But a great surprise was in store for Whipple. Tliree weeks after that chugging, pounding drill had started to bite its way into the bowels of the earth, something happened that set the whole countryside agog with excitement and the world knew for the first time that another of Canada’s hidden resources had been discovered. One morning Hilbright, who had been much with the drillers of late, came to where Whipple was packing up his farming utensils and said,' “We’ve struck a gusher.” Whipple dropped the piece of machinery on the floor and gazed at the oil-king open-mouthed. “In five years this is going to be one of the biggest oil fields in the world,” went on Hillbright, confidently. “That wasn’t such a rattling long price you asked, after all, Joel.”

Jake came out scratching his head and looking his surprise. “Then you struck ile,” he gasped.

Hillbright nodded, “There’s a lake of it under here,” he declared. Y hippie sat down weakly on^the barn floor and took his head in his hands.

“It sarves me right,” he almost sobbed, “it sure sarves me right. I salted that spring so's to fool you, and here you haven’t been fooled at all. I sold millions of dollars’ worth t’ you for $32,500. Oh, by gosh. 1 havn't bit you any at all. You've beat me at my own game, Tommie.”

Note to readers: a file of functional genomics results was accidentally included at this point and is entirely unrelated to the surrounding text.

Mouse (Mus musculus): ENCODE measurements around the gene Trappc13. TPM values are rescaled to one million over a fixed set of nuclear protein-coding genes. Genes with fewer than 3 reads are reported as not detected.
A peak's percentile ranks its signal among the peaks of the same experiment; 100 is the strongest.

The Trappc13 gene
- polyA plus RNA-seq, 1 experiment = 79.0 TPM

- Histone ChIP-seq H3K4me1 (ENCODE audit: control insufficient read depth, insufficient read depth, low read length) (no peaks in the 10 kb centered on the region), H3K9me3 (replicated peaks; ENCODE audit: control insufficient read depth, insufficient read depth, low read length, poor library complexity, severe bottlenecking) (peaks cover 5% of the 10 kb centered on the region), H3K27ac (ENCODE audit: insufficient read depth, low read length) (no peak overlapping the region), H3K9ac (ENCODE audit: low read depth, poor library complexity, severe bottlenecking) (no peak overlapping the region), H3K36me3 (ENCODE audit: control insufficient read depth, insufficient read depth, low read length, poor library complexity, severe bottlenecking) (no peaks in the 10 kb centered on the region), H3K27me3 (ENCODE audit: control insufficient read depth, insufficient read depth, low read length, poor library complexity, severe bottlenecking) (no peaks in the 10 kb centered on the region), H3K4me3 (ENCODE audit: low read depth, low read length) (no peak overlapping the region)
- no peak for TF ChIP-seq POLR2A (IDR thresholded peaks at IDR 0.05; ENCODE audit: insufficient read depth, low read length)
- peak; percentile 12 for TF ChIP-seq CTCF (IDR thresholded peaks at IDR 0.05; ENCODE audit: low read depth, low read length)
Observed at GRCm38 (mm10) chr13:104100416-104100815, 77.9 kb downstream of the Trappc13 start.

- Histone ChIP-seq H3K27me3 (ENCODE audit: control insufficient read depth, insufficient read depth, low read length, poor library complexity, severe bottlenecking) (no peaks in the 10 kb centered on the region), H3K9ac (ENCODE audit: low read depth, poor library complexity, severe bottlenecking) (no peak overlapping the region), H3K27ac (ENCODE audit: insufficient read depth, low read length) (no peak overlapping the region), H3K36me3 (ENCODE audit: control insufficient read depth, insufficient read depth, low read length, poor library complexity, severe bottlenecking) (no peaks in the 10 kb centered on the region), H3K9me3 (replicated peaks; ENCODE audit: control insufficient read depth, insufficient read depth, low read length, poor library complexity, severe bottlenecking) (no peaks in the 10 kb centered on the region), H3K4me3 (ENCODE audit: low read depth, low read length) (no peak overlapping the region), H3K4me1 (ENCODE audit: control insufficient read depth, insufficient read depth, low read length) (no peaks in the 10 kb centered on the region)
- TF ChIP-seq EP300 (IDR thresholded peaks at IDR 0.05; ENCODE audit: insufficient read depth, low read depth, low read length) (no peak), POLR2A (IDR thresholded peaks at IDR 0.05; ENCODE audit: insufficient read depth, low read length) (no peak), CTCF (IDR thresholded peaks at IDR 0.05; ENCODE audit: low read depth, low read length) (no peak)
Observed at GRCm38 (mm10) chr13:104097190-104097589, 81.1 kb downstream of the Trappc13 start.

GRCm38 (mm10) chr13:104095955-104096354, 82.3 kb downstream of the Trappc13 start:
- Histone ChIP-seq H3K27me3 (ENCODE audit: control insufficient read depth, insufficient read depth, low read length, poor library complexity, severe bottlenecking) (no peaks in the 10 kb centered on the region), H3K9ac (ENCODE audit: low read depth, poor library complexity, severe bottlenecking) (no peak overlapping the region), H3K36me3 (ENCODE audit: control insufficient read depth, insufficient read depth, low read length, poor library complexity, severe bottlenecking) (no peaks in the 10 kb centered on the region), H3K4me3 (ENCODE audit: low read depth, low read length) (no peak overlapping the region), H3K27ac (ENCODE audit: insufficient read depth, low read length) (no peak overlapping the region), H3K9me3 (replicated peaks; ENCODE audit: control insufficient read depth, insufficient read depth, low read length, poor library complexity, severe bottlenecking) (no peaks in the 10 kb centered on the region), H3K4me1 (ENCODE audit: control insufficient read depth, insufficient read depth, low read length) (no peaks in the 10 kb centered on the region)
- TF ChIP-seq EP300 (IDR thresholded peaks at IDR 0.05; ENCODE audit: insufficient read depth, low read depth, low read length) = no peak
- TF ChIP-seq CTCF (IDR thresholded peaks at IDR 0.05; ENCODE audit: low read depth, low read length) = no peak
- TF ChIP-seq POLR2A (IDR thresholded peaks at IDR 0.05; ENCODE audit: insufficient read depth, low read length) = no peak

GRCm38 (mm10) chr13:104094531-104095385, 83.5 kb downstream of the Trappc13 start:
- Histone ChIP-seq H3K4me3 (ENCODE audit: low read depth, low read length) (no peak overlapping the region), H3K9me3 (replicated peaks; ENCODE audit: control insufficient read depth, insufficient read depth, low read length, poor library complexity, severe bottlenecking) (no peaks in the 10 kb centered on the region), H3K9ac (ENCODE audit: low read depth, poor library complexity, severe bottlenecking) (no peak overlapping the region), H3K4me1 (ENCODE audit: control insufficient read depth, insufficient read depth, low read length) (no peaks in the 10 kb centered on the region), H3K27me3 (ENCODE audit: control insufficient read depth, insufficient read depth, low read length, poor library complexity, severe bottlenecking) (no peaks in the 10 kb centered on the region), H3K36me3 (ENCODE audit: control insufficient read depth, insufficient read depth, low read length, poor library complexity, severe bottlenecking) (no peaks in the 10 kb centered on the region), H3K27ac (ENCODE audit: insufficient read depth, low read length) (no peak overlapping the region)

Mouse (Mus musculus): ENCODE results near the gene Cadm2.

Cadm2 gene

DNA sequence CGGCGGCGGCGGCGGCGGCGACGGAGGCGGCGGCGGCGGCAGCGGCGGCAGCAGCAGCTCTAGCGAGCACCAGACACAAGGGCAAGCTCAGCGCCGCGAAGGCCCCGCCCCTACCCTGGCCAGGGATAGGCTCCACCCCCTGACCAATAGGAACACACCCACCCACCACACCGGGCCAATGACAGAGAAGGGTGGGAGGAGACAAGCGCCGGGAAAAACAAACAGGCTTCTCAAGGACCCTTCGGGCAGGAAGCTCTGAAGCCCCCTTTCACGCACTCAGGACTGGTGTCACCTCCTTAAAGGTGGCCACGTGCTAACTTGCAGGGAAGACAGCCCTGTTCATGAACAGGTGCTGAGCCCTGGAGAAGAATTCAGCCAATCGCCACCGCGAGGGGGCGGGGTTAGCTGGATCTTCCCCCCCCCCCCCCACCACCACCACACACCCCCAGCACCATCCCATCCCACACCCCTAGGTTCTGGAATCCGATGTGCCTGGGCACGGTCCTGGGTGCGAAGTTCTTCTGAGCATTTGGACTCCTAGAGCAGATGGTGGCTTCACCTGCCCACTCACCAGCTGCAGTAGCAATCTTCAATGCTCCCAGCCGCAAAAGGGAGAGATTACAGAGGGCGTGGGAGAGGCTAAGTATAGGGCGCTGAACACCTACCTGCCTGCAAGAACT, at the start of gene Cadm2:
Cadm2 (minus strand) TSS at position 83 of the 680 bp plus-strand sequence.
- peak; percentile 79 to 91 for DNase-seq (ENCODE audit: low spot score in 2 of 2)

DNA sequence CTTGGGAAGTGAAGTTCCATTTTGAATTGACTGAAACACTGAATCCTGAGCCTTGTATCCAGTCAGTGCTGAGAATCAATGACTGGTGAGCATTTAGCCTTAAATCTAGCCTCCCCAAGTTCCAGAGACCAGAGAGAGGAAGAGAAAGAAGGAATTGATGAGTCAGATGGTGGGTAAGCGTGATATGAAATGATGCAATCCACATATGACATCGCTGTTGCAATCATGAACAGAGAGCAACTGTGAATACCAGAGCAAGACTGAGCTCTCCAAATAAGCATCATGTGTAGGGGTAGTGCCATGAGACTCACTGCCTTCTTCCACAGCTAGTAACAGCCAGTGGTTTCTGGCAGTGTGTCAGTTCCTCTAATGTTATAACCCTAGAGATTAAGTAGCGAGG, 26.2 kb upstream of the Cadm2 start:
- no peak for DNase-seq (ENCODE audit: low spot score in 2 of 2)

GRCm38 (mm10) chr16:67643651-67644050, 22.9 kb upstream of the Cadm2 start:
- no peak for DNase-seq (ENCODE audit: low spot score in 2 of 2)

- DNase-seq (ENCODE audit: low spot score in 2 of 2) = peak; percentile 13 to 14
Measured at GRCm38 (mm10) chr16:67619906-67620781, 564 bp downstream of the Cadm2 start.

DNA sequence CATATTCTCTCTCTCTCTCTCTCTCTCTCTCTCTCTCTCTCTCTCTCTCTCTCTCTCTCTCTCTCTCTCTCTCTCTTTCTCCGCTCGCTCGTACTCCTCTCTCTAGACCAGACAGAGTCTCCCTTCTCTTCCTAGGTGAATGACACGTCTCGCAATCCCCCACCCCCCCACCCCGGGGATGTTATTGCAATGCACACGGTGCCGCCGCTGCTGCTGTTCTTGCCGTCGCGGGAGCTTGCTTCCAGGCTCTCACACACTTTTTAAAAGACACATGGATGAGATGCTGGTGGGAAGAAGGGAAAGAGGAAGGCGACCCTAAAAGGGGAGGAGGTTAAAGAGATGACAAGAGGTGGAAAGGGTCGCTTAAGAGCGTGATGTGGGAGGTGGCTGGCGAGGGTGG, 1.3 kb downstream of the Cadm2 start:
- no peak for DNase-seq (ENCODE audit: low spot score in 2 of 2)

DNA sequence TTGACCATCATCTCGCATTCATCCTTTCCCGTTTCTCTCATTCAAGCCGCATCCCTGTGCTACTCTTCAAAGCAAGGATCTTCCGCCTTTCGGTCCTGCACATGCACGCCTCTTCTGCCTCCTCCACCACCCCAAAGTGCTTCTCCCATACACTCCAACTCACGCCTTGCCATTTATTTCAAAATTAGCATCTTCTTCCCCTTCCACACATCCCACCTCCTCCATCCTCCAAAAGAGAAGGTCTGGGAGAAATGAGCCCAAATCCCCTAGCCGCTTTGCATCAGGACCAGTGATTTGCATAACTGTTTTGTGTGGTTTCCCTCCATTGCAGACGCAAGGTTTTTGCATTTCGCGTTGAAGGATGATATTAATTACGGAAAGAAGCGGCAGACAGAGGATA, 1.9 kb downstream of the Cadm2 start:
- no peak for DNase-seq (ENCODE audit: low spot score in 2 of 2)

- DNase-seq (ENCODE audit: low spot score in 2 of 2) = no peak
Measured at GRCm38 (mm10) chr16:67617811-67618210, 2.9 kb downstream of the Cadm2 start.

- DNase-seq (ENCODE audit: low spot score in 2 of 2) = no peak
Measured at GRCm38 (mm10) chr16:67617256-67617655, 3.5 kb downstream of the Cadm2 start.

Hillbright bent and lifted the huddled form from the floor ; then he led him out into the sunshine. “Joel,” he said, “I don’t want you to think that I was fooled any from the start. We oil men don’t look for oil in springs, we have a surer method of locating the amber fluid. I've been chasing greasy, vellow-green oil for greasy, yellow green-backs too long to be fooled by surface indications, even if they were genuine. You see I went further and found what I expected to find. We will build a town right here and we’ll call it Petrolia, in commemoration of that barrel I found in the spring thicket.”